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A heat spreader is a device that aids in the dissipation of heat from a thermal source into a heat exchange medium. This is a rather complex way of saying a heat exchanger helps keep appliances or equipment cool, or hot in some cases, by getting heat from where it is generated to where it needs to be. This is usually required where the heat exchange medium, or the place the heat needs to go, is incapable of absorbing the necessary amount of heat on its own. Good examples of this theory include the copper bases on stainless steel cookware or the finned heat sinks on high current electronic components. The copper base helps the stainless pot absorb and retain heat, and the heat sink helps the microprocessor shed heat.
Heat transfer, or rather adequate heat transfer, is not always as simple a concept as it may seem. Getting enough heat to or away from one medium or material into another depends on a number of technical factors which can, at times, confound the issue completely. The main problem in this regard is the difference in the heat flux density of different materials. Simply put, this means that some materials require a far larger area of exposure than others to absorb the same amount of heat. The heat sinks commonly mounted on electronic components or the fins on an oil heater or radiator are examples of how heat spreader theory works to get around this problem.
For example, the surface area of a high gain transistor generates a lot more heat than the air in contact with it can absorb over any given period of time. To get around this phenomenon, a heat spreader or heat sink is attached to the transistor. This is typically a heavy copper or aluminum base with a large number of fins projecting from its surface. This achieves a large increase in volume of air exposed to the heat source which negates the heat flux density differential between the transistor and the air. In this way, the head spreader becomes the primary heat exchanger mechanism which aids the secondary exchanger, the air, to effectively absorb the generated thermal energy.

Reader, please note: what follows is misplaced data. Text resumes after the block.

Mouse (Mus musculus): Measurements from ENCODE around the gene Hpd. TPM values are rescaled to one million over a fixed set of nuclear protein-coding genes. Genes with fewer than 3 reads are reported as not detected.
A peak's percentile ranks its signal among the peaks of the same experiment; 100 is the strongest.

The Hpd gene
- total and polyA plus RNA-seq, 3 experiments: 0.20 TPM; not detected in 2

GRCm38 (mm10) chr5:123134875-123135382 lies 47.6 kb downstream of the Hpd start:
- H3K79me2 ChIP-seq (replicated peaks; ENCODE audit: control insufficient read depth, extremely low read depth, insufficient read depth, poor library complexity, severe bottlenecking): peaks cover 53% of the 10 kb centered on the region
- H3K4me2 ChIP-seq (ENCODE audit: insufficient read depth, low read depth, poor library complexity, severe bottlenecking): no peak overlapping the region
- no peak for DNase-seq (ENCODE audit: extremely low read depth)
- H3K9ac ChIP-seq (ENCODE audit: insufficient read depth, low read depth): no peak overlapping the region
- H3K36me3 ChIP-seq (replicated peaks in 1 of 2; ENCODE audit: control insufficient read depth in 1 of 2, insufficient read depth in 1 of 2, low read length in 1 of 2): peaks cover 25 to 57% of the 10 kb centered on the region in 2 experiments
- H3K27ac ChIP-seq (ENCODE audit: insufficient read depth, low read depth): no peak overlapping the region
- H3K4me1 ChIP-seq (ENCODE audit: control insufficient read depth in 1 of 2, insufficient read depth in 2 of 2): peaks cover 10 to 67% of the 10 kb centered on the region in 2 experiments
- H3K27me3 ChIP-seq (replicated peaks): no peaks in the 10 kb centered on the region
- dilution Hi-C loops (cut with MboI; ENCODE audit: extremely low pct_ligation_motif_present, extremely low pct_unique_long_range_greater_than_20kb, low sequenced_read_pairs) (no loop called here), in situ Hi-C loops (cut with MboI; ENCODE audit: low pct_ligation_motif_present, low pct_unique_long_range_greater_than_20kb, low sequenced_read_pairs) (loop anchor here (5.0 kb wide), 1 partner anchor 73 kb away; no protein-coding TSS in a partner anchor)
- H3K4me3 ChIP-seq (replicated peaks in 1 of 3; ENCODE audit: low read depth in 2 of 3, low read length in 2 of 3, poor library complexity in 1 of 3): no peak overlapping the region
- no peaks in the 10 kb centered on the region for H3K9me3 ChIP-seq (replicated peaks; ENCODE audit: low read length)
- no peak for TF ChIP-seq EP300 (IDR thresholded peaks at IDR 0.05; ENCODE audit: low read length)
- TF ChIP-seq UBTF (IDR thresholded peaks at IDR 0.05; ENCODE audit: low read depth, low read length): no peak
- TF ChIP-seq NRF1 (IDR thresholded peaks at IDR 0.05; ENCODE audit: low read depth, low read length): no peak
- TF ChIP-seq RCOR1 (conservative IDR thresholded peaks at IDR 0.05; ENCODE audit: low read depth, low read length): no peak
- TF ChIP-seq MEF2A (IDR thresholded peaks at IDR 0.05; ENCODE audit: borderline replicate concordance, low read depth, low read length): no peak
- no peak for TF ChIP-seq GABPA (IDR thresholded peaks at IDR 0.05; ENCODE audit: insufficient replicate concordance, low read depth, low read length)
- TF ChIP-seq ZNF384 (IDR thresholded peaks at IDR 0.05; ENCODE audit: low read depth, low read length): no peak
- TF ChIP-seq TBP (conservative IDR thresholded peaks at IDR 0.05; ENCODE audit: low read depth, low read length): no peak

Obviously heat spreader use is limited to applications where the secondary exchange medium is unable to overcome the heat flux density differences between it and the heat source material. Heat spreader materials should be good thermal conductors, and the surface profile needs to be fairly carefully calculated to offer the maximum exposure and circulation. The union between the heat source and the spreader also needs to be as efficient a thermal passage as possible. To this end, heat transfer pastes are often applied to the surfaces before the heat spreader is attached.